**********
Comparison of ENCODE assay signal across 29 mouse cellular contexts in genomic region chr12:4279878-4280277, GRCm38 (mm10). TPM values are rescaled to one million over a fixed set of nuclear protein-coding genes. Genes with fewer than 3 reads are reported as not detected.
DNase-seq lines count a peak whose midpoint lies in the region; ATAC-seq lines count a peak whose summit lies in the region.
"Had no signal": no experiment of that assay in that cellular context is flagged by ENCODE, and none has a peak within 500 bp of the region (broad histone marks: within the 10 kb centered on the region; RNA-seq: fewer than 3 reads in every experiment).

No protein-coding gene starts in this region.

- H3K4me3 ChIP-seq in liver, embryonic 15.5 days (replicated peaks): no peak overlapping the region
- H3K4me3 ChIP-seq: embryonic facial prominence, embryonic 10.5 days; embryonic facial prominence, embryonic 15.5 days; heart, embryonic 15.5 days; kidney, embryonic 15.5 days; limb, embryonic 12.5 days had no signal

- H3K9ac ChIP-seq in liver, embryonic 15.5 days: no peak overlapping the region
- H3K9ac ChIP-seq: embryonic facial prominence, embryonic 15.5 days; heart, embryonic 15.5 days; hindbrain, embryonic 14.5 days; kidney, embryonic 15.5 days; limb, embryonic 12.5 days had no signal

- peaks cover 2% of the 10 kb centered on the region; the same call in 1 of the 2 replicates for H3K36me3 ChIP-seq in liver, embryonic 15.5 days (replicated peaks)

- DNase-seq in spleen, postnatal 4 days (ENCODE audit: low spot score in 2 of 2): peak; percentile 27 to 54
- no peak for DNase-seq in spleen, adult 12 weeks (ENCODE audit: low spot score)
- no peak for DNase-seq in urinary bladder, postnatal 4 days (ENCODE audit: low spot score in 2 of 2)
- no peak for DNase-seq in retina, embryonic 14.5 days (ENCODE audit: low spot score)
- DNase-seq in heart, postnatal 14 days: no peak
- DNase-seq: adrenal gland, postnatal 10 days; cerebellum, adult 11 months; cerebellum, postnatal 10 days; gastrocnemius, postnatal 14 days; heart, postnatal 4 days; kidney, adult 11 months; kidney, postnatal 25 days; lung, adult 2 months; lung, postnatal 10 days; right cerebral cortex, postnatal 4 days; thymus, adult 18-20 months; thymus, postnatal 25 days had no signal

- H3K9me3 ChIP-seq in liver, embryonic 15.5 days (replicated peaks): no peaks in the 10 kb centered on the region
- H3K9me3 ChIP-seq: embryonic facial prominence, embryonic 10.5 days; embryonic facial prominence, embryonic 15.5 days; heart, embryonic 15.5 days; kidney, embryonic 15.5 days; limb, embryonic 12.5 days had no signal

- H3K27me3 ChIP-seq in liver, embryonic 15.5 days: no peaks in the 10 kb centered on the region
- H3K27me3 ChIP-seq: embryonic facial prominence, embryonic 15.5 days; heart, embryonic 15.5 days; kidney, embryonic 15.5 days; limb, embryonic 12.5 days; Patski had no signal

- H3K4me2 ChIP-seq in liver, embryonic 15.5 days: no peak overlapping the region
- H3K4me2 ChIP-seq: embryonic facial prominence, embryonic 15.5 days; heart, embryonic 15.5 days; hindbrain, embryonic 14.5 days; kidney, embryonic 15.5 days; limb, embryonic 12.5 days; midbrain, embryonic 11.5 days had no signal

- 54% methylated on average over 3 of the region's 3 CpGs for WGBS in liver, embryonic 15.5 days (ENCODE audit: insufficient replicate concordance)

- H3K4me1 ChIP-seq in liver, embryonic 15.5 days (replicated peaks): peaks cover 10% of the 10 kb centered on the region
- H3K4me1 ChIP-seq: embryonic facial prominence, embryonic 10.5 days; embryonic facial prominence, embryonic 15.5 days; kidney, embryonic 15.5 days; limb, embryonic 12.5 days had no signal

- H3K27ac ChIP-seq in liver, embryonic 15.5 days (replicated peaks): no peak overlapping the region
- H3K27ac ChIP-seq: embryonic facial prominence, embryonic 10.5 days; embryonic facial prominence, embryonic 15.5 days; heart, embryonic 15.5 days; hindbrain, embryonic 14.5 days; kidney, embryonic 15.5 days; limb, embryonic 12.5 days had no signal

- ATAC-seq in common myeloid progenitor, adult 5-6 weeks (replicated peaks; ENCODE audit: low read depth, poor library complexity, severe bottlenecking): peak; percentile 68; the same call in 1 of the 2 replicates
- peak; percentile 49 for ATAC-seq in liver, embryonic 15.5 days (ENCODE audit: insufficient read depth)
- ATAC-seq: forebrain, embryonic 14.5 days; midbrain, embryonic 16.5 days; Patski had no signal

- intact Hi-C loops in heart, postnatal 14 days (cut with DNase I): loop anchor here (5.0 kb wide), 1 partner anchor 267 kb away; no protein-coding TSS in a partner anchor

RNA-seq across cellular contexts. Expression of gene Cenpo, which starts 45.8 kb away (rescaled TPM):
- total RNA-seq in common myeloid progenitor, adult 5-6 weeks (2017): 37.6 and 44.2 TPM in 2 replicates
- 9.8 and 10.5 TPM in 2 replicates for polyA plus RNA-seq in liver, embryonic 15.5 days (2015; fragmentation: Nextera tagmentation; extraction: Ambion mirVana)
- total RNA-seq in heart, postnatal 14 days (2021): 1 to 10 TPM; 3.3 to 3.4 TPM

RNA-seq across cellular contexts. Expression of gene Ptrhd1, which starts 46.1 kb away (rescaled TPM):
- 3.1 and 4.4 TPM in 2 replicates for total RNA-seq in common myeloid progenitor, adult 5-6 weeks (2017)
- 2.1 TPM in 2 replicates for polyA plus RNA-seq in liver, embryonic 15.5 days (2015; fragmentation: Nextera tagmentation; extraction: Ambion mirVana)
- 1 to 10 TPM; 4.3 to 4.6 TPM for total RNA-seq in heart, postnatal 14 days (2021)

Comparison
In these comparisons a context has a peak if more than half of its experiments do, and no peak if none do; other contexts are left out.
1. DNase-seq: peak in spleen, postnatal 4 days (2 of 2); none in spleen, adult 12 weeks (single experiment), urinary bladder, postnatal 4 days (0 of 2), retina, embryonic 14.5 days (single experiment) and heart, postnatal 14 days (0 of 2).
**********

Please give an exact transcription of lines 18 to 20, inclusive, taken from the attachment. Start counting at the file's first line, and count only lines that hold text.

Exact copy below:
- H3K27me3 ChIP-seq in liver, embryonic 15.5 days: no peaks in the 10 kb centered on the region
- H3K27me3 ChIP-seq: embryonic facial prominence, embryonic 15.5 days; heart, embryonic 15.5 days; kidney, embryonic 15.5 days; limb, embryonic 12.5 days; Patski had no signal

- H3K4me2 ChIP-seq in liver, embryonic 15.5 days: no peak overlapping the region